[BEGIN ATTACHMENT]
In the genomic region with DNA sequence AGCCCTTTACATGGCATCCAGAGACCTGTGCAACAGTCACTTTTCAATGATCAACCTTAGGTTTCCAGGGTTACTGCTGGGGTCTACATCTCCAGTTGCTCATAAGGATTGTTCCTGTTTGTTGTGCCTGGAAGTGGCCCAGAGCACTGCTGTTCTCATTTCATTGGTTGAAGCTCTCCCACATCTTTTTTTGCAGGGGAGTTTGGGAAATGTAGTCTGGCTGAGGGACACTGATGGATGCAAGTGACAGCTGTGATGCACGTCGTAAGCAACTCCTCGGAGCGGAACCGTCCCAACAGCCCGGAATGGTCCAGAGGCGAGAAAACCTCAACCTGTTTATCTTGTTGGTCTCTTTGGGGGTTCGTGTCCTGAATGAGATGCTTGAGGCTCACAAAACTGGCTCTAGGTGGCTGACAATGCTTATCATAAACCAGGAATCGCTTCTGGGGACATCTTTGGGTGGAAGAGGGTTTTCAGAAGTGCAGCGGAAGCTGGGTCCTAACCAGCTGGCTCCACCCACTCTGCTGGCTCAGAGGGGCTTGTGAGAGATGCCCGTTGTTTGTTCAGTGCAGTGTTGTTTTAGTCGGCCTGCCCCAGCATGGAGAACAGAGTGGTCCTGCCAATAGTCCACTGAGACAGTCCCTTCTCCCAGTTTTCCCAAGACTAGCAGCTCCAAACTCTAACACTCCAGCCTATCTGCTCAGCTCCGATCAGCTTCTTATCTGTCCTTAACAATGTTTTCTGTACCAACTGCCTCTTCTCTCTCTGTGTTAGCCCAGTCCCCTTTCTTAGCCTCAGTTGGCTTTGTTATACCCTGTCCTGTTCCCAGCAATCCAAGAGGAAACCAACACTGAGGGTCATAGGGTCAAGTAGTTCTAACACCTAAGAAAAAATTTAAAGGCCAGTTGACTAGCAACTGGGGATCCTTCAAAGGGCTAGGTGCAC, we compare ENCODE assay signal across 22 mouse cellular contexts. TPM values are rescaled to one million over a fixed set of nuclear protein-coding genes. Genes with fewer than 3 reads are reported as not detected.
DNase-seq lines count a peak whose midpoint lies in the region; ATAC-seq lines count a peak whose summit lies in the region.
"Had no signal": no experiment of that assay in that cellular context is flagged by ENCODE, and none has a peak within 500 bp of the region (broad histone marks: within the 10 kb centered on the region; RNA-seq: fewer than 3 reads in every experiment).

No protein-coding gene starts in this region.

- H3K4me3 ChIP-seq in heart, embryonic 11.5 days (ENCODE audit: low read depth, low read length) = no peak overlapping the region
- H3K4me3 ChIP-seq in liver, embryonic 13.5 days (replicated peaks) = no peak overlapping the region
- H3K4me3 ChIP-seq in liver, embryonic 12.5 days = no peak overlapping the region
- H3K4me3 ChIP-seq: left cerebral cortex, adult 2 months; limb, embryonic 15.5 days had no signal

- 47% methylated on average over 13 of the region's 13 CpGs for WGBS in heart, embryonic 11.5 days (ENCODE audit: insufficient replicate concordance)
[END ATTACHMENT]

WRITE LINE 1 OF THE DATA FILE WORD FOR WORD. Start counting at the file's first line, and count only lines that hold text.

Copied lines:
In the genomic region with DNA sequence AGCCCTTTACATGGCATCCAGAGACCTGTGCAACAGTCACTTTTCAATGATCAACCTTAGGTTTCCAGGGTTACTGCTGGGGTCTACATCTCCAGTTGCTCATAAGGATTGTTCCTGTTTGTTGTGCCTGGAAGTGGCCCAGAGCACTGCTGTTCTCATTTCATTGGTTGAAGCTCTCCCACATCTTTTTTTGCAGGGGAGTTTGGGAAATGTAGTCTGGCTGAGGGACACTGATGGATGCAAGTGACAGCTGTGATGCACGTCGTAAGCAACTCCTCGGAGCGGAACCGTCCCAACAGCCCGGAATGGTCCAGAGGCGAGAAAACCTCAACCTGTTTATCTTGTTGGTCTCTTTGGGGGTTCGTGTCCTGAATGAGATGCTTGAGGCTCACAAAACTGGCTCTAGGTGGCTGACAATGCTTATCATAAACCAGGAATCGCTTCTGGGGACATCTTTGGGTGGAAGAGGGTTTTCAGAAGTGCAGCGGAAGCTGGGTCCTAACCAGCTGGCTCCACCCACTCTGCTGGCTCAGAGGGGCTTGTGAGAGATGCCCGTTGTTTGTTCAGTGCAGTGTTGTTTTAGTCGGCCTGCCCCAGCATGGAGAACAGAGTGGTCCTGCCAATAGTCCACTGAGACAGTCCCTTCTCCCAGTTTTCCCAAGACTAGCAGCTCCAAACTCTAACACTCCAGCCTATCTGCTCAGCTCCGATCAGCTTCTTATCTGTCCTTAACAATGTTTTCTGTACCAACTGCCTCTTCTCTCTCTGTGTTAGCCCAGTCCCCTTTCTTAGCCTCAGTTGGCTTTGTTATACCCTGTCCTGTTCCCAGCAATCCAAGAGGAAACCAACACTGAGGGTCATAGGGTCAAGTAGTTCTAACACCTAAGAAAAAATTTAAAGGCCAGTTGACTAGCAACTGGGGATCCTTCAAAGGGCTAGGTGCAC, we compare ENCODE assay signal across 22 mouse cellular contexts. TPM values are rescaled to one million over a fixed set of nuclear protein-coding genes. Genes with fewer than 3 reads are reported as not detected.